First of all, I apologize for the photo quality. This coin is the last of three I have been keeping in a safe box at the bank, and it's an ordeal to drive to get it again to take photos then drive it back to return it.
I blacked out the certification number in these photos because I'm not certain if the one remaining coin is this cert or a different one. As of 2/13/19, the following populations exist for MS 70 graded 2015 (P) eagles (per grading services web sites). NGC: only 103 MS 70 out of a total of only 2503 coins graded. PCGS: only 235 MS 70 out of a total of only 2408 coins graded.
ANACS: virtually impossible to tell from their website - I have a pending inquiry with ANACS now. Bottom line is that this coin may well end up being in the same category as the 1995-W proof eagle, which came from a then-very expensive proof set of gold coins where the ASE was a "throw away" add-in. NGC & PCGS graded examples demand the highest prices now (and will in the future), but the ANACS graded coins are equally as scarce and will continue to appreciate just like their NGC & PCGS counterparts. Although NGC will only accept PCGS graded coins for potential crossovers to their labels, I believe PCGS will accept ANACS graded coins for crossover candidates. This coin might well be worth that relatively small expense to find out.Very rare due to non-disclosure by US Mint officials until a FOIA was filed by Coin World. Below is the Paul Gilkes Coin World article from March 2017 which outlines what happened. Nearly 17 million American Eagle silver bullion coins were struck dated 2014 through 2017 at the Philadelphia and San Francisco Mints, augmenting the West Point Mints output of nearly 108 million coins in that time period.
Details of the production were obtained by Coin World through a Freedom of Information Act. Officials initially balked at releasing the information.The West Point Mint is the primary location for bullion coin production, but the other two facilities are brought into service for ancillary production of the American Eagle silver bullion coins when demand requires. The bulk of production at the Philadelphia and San Francisco Mints occurred during transitions to new calendar years, as the three facilities cooperated to ensure a. Learned that multiple facilities had struck the 2017 American Eagle silver bullion coins, it requested specific. Broken down by Mint facility, from U. When the Mint refused to provide the requested information.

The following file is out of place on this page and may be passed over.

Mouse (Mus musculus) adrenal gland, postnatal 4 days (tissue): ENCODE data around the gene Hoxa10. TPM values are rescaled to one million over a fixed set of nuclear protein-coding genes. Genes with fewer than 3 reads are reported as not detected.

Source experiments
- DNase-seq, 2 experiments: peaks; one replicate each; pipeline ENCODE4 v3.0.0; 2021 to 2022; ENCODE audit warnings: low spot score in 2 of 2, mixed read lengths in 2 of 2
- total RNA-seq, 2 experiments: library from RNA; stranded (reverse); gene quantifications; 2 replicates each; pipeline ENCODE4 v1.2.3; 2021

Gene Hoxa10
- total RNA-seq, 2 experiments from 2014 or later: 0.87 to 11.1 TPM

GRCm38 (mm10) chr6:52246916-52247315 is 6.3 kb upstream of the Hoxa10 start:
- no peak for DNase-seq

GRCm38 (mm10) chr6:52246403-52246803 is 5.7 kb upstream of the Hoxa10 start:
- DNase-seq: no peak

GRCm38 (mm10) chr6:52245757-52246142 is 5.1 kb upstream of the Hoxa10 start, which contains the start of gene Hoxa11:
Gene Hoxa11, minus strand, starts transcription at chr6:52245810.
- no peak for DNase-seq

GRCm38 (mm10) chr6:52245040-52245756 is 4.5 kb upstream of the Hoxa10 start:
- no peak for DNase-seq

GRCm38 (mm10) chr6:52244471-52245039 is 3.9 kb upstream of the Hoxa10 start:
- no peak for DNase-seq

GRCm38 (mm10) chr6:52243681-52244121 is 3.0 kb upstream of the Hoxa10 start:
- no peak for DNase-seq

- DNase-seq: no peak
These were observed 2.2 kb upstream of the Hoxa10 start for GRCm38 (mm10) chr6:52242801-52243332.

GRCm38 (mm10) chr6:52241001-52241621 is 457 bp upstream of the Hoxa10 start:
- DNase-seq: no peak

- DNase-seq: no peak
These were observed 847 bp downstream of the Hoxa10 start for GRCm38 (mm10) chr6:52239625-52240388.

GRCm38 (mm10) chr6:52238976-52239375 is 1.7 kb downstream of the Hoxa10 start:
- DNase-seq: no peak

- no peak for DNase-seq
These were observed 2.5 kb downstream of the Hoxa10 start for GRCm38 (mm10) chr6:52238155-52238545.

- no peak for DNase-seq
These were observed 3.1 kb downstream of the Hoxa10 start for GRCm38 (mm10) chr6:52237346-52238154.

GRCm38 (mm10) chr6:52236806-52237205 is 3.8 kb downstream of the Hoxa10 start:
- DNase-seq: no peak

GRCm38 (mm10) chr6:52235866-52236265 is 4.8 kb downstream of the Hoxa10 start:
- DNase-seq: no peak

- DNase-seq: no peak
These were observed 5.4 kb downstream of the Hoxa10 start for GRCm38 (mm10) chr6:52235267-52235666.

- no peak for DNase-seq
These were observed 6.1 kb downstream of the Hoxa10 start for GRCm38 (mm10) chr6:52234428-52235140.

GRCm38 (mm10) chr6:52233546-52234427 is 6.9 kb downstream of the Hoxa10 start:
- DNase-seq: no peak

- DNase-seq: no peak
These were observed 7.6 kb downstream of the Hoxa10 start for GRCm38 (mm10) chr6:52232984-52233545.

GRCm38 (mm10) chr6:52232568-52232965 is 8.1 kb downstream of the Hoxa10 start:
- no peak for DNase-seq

Filed a FOIA request on Feb. FOIA gives the public, including news media, the right to access information from the federal government that may have been withheld improperly. FOIA request sought a breakdown by Mint of American Eagle silver bullion coin production dated 2014 through 2017. The production breakdown the U. Mint supplied in its March 20 FOIA response letter, by date and by facility, from 2014 to 2017, follows.West Point Mint: 2014 23,450,000 coins; 2015 46,920,500 coins; 2016 31,900,000 coins; 2017 5,425,000 coinsas of the March 20 mailing of the FOIA response letter from the U. Philadelphia Mint: 2014 0 coins; 2015 79,640 coins; 2016 1,151,500 coins; 2017 1,000,000 coins. San Francisco Mint: 2014 7,025,000 coins; 2015 0 coins; 2016 4,650,000 coins; 2017 3,000,000 coins. All of the American Eagle silver bullion coins are without Mint marks and, in theory, should be indistinguishable from each other. However, that has not stopped the marketplace from attempting to identify a particular coins Mint facility of origin.
One firms speculation in this area prompted the questions that the Mint answered in response to Coin Worlds FOIA filing. While grading and encapsulating 2017 American Eagle silver bullion coins in January, officials at NGC. Noted a pattern in the serial numbers on 500-coin boxes of tubed coins that suggested the possibility of more than one Mint facility being responsible for the production. NGC officials also speculated that variations in the quality of coins also reflected which facility produced the coins. In reaction to NGCs observations, Coin World asked the Mint, not only whether production had occurred at more than one facility, but also for an explanation of the serial numbers on the boxes.The Mints decision to not provide answers to our questions prompted the Feb. NGCs speculation on the box numbering system was confirmed by the March 20 written response from the U. All 500-coin boxes from the West Point Mint were marked with various six-digit numbers starting with 1, 2 or 3. The numbering system for coins struck at the Philadelphia Mint followed two standards: For 2015 bullion coins, box serial numbers were various five-digit numbers starting with 1. For 2016 and 2017 bullion, the box serial numbers were six-digit numbers starting with 5.
For 2014 American Eagle silver bullion coins struck at the San Francisco Mint, red banding was used on the boxes to differentiate where they were produced. For 2016 and 2017 coins, the serial numbers marked on each box were various six-digit numbers starting with 4. Until fairly recently, the U.
Mint used either bands color-coded for each facility or, for coins from the West Point Mint, bands bearing the facilitys name. During the last 12 months, the U. Mint switched to using generic straps to secure the lids on the 500-coin boxes without differentiating the origin of the coins, other than by the serial number system. The item "2015 (P) $1 American Silver Eagle ANACS MS 70 Struck At The Philadelphia Mint" is in sale since Wednesday, February 13, 2019.This item is in the category "Coins & Paper Money\Bullion\Silver\Coins". The seller is "pvz80" and is located in Suwanee, Georgia. This item can be shipped to United States.